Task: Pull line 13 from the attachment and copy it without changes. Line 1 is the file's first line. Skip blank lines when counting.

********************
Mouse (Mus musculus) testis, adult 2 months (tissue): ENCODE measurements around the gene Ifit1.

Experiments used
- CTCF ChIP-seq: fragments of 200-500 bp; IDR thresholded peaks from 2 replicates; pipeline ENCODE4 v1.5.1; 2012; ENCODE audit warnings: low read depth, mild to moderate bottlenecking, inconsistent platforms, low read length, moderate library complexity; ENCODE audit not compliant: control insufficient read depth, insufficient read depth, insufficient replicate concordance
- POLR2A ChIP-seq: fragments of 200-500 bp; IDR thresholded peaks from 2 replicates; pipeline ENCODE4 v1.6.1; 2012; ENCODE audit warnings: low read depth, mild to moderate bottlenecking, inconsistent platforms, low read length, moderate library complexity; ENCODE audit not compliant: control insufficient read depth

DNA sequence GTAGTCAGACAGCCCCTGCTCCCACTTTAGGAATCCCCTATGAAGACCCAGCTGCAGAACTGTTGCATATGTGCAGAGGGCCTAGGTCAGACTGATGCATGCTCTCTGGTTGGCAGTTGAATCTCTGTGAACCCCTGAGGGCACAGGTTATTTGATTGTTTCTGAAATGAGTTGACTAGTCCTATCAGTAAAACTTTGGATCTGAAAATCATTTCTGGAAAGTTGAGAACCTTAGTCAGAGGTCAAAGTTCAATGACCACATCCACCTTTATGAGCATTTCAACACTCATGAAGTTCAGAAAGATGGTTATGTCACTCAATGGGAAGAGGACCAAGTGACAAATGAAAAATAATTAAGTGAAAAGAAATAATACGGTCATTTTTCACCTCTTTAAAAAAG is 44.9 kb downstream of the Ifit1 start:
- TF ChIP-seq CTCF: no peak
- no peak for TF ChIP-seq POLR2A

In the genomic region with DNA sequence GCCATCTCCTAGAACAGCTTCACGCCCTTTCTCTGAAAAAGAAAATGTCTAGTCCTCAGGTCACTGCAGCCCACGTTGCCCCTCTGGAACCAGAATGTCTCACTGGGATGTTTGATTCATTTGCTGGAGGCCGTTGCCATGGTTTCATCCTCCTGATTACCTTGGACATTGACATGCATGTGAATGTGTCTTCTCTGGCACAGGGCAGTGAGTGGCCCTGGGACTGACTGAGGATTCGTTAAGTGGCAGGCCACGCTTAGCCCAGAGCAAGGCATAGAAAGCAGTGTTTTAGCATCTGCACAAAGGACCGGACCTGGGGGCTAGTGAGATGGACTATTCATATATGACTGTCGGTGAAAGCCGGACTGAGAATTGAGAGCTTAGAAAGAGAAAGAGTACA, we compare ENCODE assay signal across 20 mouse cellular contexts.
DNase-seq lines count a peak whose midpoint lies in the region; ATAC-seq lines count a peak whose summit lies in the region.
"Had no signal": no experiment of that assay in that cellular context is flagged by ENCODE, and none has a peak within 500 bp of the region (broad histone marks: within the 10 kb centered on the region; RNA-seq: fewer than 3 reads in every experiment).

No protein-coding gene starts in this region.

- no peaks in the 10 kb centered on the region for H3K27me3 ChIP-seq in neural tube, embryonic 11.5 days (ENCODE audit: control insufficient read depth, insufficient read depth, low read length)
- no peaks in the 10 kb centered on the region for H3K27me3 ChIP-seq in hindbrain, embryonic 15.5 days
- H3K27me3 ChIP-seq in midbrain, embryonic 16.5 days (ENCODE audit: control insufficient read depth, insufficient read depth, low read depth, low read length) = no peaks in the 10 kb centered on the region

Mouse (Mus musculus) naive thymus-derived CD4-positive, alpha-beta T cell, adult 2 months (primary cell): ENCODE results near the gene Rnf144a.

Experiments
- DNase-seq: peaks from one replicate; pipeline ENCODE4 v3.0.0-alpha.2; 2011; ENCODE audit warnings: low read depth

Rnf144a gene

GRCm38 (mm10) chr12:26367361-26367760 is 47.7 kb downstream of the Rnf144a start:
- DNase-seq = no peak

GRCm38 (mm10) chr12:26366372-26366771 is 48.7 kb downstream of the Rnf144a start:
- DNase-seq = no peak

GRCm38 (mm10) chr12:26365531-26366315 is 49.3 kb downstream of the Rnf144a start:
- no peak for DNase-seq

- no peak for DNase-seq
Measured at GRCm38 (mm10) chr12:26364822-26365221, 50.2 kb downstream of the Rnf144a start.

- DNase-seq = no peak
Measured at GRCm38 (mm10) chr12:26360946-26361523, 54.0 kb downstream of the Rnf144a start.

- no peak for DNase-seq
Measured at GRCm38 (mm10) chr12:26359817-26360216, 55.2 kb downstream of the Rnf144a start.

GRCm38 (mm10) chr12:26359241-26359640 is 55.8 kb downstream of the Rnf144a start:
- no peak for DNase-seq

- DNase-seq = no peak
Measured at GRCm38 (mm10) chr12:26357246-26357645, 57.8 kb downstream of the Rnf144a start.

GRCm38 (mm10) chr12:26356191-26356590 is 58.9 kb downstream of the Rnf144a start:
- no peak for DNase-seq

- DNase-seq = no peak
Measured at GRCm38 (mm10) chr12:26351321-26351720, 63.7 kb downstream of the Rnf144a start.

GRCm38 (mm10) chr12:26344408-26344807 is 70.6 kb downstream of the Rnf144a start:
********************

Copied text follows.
- no peaks in the 10 kb centered on the region for H3K27me3 ChIP-seq in hindbrain, embryonic 15.5 days